“I don’t know where I’d be without CAPS,” he says. “The course really helped me decide where I want to be. The art of cinema is just beautiful to me.”
CAPS, which started in the school district in 2009 as a satellite program, was created by outgoing Blue Valley schools Superintendent Tom Trigg, who left the district last month to head a school district in the Dallas-Fort Worth area.
robotics student dylan Bergerhofer
Trigg wanted the program to provide a more relevant education to juniors and seniors. “It’s experiential learning,” Trigg says of CAPS. “It’s project-based learning. It gives the kids an opportunity to determine, ‘Is this something I really want to do?’ One of the most valuable experiences is when a young person gets out there and learns, ‘Hey, I don’t want to learn this.’ It saves them and their parents four years of tuition in the wrong field.
“We daily hear parents telling us how it’s transformed the education of their kids, how it’s just lit a fire for them because it’s relevant. They’re getting to do something that’s meaningful.”
CAPS works with more than 200 active business partners and mentors to identify demand in industries and then adapt its course offerings. Local business partners include Black & Veatch, Cerner, AMC Theaters and Garmin.
One such business partner and mentor is Ron Gier, vice president of human resources operations at Sprint, with two sons who went through the CAPS program.
“Part of Sprint’s focus and my focus is the recognition that the world is becoming more and more technically sophisticated,” Gier says. “At the same time, your future workforce is dropping out of their math and their science and their technology education early in their educational career. So the attachment to my role here is the support of STEM (science, technology, engineering and mathematics) education. It’s something that is very important to the Kansas City community, and it is important to all companies that have a technical need because that’s really where your future job market is.”
As CAPS enters its seventh year, former CAPS students are starting to or already have graduated from college.
“It will be very interesting to see what is attached to those names in another 10 years,” Gier says.
CAPS is so well renowned, Mohn says, that other states’ school districts are emulating it, such as those in Missouri, Nebraska, Arizona, Utah, Arkansas and Minnesota. At least that many states are set to be added this school year.
To find their particular fit, many CAPS students have taken all four semesters with four different classes or strands. For example, some start out in engineering but eventually switch to medicine, or vice versa.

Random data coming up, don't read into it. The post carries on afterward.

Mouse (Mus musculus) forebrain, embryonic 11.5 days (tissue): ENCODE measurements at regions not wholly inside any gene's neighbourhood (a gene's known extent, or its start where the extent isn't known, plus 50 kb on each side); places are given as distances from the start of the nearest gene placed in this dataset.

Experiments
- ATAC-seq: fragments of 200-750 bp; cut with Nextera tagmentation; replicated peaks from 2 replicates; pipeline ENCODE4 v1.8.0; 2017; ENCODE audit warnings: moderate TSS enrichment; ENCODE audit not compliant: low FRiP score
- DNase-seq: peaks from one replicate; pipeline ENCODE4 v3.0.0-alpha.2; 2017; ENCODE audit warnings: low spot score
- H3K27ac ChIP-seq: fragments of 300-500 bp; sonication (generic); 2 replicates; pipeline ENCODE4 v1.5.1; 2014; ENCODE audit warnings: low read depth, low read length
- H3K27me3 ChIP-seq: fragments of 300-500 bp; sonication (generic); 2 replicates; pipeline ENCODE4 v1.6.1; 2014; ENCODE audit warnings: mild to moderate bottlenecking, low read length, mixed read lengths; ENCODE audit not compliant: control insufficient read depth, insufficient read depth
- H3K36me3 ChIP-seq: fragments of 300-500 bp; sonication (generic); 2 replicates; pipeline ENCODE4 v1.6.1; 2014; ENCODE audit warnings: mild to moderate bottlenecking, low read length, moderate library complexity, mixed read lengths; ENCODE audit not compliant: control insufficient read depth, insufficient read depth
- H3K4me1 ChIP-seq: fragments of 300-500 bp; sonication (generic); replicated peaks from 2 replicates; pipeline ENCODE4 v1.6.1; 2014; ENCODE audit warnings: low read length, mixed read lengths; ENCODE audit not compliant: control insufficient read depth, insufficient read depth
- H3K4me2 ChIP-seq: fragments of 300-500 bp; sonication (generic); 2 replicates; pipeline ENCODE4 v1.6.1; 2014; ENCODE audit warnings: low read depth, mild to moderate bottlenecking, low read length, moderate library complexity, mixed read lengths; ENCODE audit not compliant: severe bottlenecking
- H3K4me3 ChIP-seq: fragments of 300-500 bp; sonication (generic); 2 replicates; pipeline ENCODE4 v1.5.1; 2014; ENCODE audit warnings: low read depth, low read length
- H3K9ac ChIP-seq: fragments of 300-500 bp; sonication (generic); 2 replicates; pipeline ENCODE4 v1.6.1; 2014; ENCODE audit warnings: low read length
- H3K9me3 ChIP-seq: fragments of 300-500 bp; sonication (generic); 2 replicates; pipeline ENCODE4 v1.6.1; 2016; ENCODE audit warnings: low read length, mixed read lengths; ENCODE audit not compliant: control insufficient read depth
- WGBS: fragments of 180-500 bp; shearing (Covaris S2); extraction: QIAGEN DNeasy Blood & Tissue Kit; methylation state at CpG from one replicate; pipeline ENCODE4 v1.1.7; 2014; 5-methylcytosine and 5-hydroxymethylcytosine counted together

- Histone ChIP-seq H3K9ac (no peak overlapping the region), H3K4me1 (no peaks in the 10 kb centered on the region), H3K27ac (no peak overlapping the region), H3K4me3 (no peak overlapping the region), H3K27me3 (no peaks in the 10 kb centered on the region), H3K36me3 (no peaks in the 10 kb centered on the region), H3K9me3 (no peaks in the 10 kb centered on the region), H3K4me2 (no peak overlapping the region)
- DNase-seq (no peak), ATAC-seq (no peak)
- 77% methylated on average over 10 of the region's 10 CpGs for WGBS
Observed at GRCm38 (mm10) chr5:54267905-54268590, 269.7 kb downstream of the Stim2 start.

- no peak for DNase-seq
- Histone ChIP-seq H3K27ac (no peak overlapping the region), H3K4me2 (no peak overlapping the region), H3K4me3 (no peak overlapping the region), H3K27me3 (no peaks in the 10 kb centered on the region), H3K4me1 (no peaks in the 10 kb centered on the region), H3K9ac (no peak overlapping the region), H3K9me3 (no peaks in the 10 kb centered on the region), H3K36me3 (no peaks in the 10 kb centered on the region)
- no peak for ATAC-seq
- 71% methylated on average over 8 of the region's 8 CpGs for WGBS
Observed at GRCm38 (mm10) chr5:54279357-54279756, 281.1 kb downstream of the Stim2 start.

“With more students comes more opportunity to personalize learning and that means more work to get the pipeline of projects ready for those students,” Mohn says. “We don’t teach linearly. We don’t have a textbook that if you sign up for Foundations of Medicine you’re going to go Chapter 1, Chapter 2, Chapter 3. Scale-up for us isn’t, ‘Well, we’ll just buy a few more books.’ We have to find a customized project that meets the needs of the student.
“That’s a good challenge to have because it means we’re needing to help more and more students find what’s important to them and to get the experience they need to be successful. It’s going to help us find innovative ways to make the best connections we can for the students and to find more partners in areas where we haven’t looked before.”
Dylan Bergerhofer, 17, will join the CAPS robotics study strand this school year as a senior at Blue Valley High School. He has already been part of the high school robotics team, called Metal Mustang Robotics, since he was a freshman. It is an extra-curricular activity that meets at the CAPS building, with each student team given six weeks to build a robot.
The whole experience has solidified Bergerhofer’s career path choice even prior to attending college. He plans to major in mechanical engineering at Wichita State University next year. “When I first joined the robotics team, I was thinking of multiple types of engineering that I would like to do, but through working with the robotics team I found that the hands-on part of actually building a robot is what I like the most and the mechanical side of engineering,” he says. “So it actually helped me find what type of engineering I like to study.”
For more information about the CAPS program visit bvcaps.org or call (913) 239-5900.